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Today's News

  • Sarus Festival

    Imagine strolling the beach, when suddenly a nimble-footed troupe starts dancing on the sand.

    Such flights of fancy are reality at the Sarus Performing Arts Festival, which stages dance on the beach, downtown, at museums and other creative venues in the greater Wilmington area when the audience may least expect it.

    Site-specific performances take place in non-traditional and unusual locations, turning architecture and nature into playgrounds for artistic expression and community meetings.

  • Much ado about mulch; use it to conserve moisture and control weeds

    Everyone knows mulch is a great thing to add to newly planted trees and shrubs. It helps conserve moisture, keeps the soil cooler and helps control weeds.

    As we do applied research and learn more about how plants respond to various practices, we often find out “what everyone knows” isn’t necessarily correct. Information generated by Dr. Ed Gilman at the University of Florida over the last few years is changing the way we think about using mulches.

  • Get more bang for the buck: Prune crape myrtles to keep them blooming

    Want to get a little more bang for the buck with your crape myrtles? Prune off spent crape myrtle blossoms to prolong the flowering period. This works best on smaller plants where it’s easier to reach the flowers from the ground. You may also prune bleeder trees such as maple, dogwood, birch and elm this month.

    Summer gardening tips

    Hot, dry weather favors powdery mildew. It is typically not fatal to woody ornamentals but can make them look bad. To control, spray every 7 to 14 days as soon as you notice the disease.

  • Ticks can pose potential health risks; protect family and pets

    A July 9 press release from the North Carolina Department of Health and Human Services mentions the death of a Wilkes County resident is likely due to Rocky Mountain Spotted Fever (RMSF).

    As noted by Dr. Leah Devlin, the state health director, North Carolina had 665 cases of RMSF reported in 2007. We are likely to see an upsurge of queries about ticks and tick-borne diseases.

    There are no magic fixes to tick problems but there are measures (both chemical and non-chemical) people can use to reduce tick infestations around their property and to protect themselves and family:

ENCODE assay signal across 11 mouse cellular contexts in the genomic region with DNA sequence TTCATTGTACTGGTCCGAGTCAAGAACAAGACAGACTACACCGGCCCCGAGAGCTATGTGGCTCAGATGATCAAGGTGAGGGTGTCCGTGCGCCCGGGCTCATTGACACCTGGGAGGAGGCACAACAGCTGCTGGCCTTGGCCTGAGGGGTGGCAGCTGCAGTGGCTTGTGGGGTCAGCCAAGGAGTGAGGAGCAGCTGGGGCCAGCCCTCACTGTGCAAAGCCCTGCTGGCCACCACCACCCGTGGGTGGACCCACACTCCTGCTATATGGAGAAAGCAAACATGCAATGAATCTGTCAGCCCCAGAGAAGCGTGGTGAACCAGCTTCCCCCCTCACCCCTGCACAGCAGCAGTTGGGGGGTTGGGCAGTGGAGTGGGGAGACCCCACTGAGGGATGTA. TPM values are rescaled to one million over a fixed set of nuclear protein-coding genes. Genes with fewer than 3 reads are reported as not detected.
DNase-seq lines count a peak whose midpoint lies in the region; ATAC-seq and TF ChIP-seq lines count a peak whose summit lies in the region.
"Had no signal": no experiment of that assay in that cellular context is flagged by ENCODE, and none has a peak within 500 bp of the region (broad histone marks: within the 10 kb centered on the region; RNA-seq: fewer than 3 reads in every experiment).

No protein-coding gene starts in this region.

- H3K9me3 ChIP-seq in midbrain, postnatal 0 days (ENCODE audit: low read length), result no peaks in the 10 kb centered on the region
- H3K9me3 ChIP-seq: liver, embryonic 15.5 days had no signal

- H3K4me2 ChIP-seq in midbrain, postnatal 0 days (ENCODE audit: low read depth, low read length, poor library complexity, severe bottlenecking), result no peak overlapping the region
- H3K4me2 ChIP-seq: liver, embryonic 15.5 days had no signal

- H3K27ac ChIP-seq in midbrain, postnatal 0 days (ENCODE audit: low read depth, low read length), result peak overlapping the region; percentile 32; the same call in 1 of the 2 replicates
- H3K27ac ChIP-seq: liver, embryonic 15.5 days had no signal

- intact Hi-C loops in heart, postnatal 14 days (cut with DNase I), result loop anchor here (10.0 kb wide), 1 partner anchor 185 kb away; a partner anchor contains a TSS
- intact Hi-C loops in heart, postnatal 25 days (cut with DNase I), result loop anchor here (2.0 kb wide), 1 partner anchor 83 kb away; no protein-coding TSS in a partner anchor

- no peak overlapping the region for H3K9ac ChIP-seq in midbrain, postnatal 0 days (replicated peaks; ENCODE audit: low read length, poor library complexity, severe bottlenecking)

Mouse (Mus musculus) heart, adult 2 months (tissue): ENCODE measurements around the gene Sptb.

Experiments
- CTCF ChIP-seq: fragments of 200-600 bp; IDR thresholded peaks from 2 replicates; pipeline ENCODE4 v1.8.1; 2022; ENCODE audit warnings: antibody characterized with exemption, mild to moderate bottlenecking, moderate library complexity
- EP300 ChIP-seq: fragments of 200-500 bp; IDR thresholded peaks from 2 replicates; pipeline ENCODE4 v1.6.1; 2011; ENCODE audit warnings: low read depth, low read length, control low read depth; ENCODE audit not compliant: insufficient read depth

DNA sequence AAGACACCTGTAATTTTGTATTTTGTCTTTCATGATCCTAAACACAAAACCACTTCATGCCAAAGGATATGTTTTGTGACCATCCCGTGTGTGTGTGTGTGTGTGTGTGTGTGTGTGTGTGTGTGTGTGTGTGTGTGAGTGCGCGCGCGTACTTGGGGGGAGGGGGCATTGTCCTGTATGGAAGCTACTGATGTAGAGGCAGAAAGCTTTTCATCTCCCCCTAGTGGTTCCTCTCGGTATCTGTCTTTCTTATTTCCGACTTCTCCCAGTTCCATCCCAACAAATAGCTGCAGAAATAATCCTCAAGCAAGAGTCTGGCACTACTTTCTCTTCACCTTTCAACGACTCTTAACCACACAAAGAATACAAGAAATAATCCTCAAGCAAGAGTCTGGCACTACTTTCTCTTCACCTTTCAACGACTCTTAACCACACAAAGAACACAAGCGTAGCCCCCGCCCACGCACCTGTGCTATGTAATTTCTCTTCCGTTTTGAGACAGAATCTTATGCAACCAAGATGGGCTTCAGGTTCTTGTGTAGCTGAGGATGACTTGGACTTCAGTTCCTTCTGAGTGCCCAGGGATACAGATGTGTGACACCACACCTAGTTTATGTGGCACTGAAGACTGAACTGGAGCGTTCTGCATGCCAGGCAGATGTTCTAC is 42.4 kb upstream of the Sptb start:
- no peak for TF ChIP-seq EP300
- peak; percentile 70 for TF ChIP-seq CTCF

• Intracoastal Realty makes donations for scholarships

    Intracoastal Realty Corporation has donated more than $19,500 to fund scholarships at UNCW, Cape Fear Community College and Brunswick Community College for the 2008-2009 academic school year.

    For the past 12 years, Intracoastal Realty agents have donated a portion of each closing to a scholarship fund, which is then matched by company funds. The amount given the first 10 years provided two scholarships to the UNCW Honors Program.

  • CIS gala planned for October

    The seventh annual Benefit Gala for Children will take place at Sea Trail Golf Resort and Convention Center under the Palm Court Tent on Thursday, Oct. 16, according to Cynthia Tart, executive director of Communities in Schools of Brunswick County Inc. (CIS).

    This black tie event features live and silent auctions, entertainment by The 360 Degrees and emcee Jon Evans, news anchor for WECT-TV6 and WSFX-TV26 in Wilmington.

    David Gooden, U.S. Cellular agent, is spearheading this year’s fundraising effort as honorary chair and presenting sponsor.

  • The Explorer Years (1524 to 1699) at Ocean Isle Beach

    In March 1524, the Cape Fear Indians watched Italian explorer Giovanni da Verrazano anchor his ship near Ocean Isle Beach and come ashore.

    Verrazano spent a few weeks exploring. He found the local Native Americans to be friendly. He wrote in his diary, “The natives go nude except at the private parts where they wear skins of animals; some natives wear garlands of bird feathers.”

    Verrazano described the Native Americans as “russet colored and somewhat larger than Europeans, with well-proportioned bodies clothed in animal skins and feathers.”

  • New books are available at Rourk Branch Library

    The following books are now available at Rourk Branch Library in Shallotte.

    Reviews are courtesy of Friends of the Library.

    NON-FICTION

    “Lessons in Becoming Myself” by Ellen Burstyn. A great actress of our time shares the lessons she has learned from her personal, professional and spiritual journeys.

    “The Bin Ladens” by Steve Coll. A colorful, shocking and disturbing narrative of global integration and its limitations.

  • Medlin-Edwards

    Savannah Dawn Medlin of Riegelwood and Matthew Ray Edwards of Winnabow were married June 7 at Town Creek with the Rev. Bill Altman of Wesley United Methodist Church officiating.

    The bride is the daughter of Mr. and Mrs. Arden Medlin of Riegelwood. The groom is the son of Mr. and Mrs. Ray Edwards and Bonnie Edwards of Leland.

    The bride was given in marriage and escorted by her father.

  • Cox anniversary

    Bill and Molly Cox of Carolina Shores recently enjoyed a celebration of their 50th wedding anniversary at The Surf Club in North Myrtle Beach, S.C., with more 100 family and friends attending. Festivities included a dinner and dance. Among those in attendance were their three daughters and spouses, Kathy and Lee Severson, Diane and Scott Himes, and Karen Houston, as well their nine grandchildren and many out-of-town guests.